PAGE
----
It was April 1975, and the North Vietnamese Army was marching towards Saigon. Scenes from the final battles and desperate escape efforts flashed on America’s TV screens. The end was near. Saigon would fall. Pan Am was already involved in the war through their charters to the military for R&R flights and their work with other airlines in ferrying out approximately 3,000 children as part of Operation Babylift. Pamela Borgfeldt Taylor was about to participate in the company’s final effort to safely evacuate their employees and families from Vietnam. This extremely difficult and dangerous mission was successful due to the courage, ingenuity and commitment of Pan Am’s people. Here is Pamela Borgfeldt Taylor’s story in her own words:
“In April 1975, I was a Purser flying for Pan Am based in San Francisco when my supervisor called me at home. Would I be willing to fly into Vietnam when the company determined the best time for the final flight – the evacuation of Pan Am’s Vietnamese ground staff and their families? Vietnam was already front and center in the news; Saigon was about to fall and it was just a matter of time. Pan Am did not want to fly in too soon. If they did, all scheduled flights would need to be cancelled since no one would be left on the ground to handle them. It was important to time it just right, but it was tricky. No one could predict what day would be the last.
I was sent to Guam the next day. I sat around Guam for ten days at the hotel before Pan Am called me to fly out the next day to Saigon. It was Tuesday, a regular scheduled flight. All went well and we flew in as usual but two things were very different.
First, we only had 14 passengers on a 747, a plane that could carry more than 350.
Secondly, people were clambering all over the airport in a state of panic and desperation. Fences divided the people who were to board the aircraft from those outside of the boarding area. The Vietnamese were screaming and begging us to take children and babies they were handing over the fence. One family going onto the airplane pushed off their son and said they could not get him a visa, could I get him on. The young boy was 14 or so. He was awkward and appeared to be Amer-Asian. Clearly his parents were not worried about leaving him behind. I took him aside and proceeded around the cargo area hoping we could get close enough to the aircraft to slip him on. As we came closer to the airplane a Vietnamese guard with a sub-machine gun jumped out in front of us and pointed the gun directly at us. He did not say a word but motioned us to move back with the butt of the gun. I was unable to go any further. Returning to the immigration area I briefed the boy and told him I would be back on Thursday and would make certain to take him out. I had already planned on how I would arrange that.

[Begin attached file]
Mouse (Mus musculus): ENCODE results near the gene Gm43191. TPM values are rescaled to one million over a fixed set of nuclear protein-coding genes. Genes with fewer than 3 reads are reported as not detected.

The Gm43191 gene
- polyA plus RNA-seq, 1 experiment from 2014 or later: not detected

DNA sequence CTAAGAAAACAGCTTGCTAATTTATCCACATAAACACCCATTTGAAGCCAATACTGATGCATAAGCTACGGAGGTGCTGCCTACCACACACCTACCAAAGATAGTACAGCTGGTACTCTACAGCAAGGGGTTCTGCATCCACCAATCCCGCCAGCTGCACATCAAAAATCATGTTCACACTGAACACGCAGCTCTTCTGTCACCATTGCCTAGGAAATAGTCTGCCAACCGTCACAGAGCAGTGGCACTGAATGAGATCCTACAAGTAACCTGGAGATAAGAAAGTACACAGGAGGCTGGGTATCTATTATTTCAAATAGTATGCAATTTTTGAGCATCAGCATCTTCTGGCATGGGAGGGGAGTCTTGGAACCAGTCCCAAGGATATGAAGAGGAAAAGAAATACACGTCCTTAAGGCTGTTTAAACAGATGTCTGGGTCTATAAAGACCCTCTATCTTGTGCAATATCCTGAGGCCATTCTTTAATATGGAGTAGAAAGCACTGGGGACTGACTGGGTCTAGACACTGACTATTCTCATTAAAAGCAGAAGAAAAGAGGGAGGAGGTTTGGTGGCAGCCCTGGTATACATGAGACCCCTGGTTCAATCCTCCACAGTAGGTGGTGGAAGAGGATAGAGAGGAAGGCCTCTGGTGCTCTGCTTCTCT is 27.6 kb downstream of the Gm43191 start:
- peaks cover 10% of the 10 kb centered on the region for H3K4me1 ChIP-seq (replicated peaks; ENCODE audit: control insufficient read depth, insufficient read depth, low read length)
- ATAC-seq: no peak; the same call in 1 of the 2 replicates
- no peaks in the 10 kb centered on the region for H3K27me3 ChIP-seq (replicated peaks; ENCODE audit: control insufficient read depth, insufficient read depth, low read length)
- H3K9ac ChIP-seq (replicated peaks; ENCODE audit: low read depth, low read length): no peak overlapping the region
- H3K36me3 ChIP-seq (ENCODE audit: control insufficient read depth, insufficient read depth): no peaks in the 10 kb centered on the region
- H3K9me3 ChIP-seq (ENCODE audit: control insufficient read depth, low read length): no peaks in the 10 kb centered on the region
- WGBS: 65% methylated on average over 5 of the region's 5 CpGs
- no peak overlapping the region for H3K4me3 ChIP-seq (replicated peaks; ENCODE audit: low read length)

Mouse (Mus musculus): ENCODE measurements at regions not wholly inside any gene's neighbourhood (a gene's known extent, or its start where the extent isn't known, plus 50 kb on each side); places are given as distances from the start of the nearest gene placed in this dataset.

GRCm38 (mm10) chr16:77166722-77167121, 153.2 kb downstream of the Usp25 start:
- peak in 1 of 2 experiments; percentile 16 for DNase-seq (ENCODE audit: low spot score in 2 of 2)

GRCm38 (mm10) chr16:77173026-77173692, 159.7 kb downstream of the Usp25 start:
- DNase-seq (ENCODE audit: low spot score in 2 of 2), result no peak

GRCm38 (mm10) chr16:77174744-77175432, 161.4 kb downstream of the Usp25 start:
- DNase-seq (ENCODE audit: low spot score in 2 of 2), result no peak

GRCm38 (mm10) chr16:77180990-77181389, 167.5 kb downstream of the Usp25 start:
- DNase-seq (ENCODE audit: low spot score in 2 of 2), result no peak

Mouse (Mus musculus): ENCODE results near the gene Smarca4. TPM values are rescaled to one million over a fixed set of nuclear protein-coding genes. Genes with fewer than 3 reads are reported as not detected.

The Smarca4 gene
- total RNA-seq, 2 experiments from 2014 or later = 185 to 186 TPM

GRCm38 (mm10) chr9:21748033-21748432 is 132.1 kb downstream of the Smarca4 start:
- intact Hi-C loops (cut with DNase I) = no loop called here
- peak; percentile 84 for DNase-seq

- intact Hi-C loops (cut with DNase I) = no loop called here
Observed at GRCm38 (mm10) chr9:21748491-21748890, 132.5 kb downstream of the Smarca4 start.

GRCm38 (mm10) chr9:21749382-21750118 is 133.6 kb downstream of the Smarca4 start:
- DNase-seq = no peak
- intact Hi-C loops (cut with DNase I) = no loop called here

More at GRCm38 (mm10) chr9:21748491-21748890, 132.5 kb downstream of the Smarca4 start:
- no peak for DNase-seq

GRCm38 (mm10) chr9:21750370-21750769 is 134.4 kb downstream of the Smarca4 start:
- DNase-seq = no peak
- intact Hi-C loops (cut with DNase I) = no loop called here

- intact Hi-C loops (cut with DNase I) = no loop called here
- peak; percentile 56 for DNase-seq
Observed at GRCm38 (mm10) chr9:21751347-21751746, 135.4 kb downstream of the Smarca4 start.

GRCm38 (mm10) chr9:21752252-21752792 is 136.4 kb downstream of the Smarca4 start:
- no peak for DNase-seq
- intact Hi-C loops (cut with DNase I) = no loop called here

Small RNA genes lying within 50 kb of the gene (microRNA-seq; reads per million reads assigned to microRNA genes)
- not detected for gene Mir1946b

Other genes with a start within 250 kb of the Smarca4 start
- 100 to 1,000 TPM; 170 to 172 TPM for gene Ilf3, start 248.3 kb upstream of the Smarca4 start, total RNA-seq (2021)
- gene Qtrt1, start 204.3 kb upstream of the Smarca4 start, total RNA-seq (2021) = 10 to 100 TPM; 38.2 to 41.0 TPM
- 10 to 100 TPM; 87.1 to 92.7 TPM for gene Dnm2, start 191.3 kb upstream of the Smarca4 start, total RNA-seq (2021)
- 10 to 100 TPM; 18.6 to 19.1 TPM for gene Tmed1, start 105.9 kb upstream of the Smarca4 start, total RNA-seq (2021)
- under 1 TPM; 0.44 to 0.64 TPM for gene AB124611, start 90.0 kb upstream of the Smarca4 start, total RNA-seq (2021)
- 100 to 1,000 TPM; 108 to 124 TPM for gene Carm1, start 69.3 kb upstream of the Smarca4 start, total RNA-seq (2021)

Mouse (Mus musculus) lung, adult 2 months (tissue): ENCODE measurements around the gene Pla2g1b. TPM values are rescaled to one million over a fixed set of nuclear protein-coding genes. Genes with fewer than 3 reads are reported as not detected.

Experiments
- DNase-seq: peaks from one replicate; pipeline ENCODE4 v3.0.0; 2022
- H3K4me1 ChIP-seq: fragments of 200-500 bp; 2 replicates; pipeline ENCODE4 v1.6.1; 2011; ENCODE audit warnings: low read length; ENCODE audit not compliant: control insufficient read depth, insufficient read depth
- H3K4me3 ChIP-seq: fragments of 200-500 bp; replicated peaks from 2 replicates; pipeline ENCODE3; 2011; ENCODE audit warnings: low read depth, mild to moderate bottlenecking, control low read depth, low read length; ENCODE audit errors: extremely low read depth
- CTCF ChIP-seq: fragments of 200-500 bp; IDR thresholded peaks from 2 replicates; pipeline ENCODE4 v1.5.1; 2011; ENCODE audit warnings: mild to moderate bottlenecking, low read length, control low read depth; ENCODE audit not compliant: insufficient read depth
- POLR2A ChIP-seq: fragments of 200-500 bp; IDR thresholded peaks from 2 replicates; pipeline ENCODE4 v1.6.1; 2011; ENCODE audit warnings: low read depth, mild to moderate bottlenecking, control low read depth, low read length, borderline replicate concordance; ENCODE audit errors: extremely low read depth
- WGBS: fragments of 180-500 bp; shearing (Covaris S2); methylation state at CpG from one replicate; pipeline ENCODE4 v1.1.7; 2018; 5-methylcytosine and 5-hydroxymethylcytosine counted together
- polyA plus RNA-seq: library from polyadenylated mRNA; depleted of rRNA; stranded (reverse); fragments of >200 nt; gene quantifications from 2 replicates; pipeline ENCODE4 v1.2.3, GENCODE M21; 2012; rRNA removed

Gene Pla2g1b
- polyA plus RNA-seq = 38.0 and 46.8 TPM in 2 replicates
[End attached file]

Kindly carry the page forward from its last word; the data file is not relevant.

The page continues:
Before departing that day from Saigon, several of us were able to put a young girl, four or five years old, between us and sneak her out to the airplane. One of the stewardesses tried to adopt her afterward but the adoption did not work out. We were doing all we could do to help people make it on-board but the South Vietnamese guards where everywhere. When it was time to close the door to the 747, the ramp agent pulled a baby out of her jacket and slipped her onto the airplane. We had a light load, a sad story as so many were begging to go, and there we were with an empty airplane! We hid the children, one in the cockpit, and the other in a compartment in the lounge upstairs that few knew about. We also put children down low in the restrooms with a stewardess inside. When the guards went through the airplane to check exit visas, they beat on the restroom doors. A stewardess would open the door slightly, holding a lipstick, so the guards assumed they were getting ready for the flight!